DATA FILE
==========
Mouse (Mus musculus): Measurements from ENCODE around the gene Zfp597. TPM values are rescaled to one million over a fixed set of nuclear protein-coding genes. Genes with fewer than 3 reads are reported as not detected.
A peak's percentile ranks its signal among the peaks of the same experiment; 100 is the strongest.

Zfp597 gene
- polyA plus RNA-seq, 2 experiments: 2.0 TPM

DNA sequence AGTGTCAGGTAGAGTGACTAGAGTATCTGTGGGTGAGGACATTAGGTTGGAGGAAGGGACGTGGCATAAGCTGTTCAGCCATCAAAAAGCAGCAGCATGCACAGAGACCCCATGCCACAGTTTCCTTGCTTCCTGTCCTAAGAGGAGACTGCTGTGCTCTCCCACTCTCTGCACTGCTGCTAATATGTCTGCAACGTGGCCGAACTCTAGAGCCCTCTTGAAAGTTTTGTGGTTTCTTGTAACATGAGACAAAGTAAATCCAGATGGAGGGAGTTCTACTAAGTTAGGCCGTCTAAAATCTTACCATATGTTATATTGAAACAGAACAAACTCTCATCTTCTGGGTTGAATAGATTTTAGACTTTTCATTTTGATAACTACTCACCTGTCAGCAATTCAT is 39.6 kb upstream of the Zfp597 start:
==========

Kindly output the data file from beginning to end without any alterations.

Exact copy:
Mouse (Mus musculus): Measurements from ENCODE around the gene Zfp597. TPM values are rescaled to one million over a fixed set of nuclear protein-coding genes. Genes with fewer than 3 reads are reported as not detected.
A peak's percentile ranks its signal among the peaks of the same experiment; 100 is the strongest.

Zfp597 gene
- polyA plus RNA-seq, 2 experiments: 2.0 TPM

DNA sequence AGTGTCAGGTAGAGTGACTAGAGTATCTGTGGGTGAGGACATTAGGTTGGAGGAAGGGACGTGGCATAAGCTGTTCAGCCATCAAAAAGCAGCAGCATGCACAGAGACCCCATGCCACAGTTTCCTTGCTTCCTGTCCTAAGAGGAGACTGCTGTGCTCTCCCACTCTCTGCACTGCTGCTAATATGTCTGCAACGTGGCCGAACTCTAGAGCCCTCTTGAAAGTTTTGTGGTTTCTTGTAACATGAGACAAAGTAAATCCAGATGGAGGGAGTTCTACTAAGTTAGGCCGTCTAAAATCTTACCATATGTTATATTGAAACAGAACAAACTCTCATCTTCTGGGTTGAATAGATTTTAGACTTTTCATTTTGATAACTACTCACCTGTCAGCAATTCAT is 39.6 kb upstream of the Zfp597 start: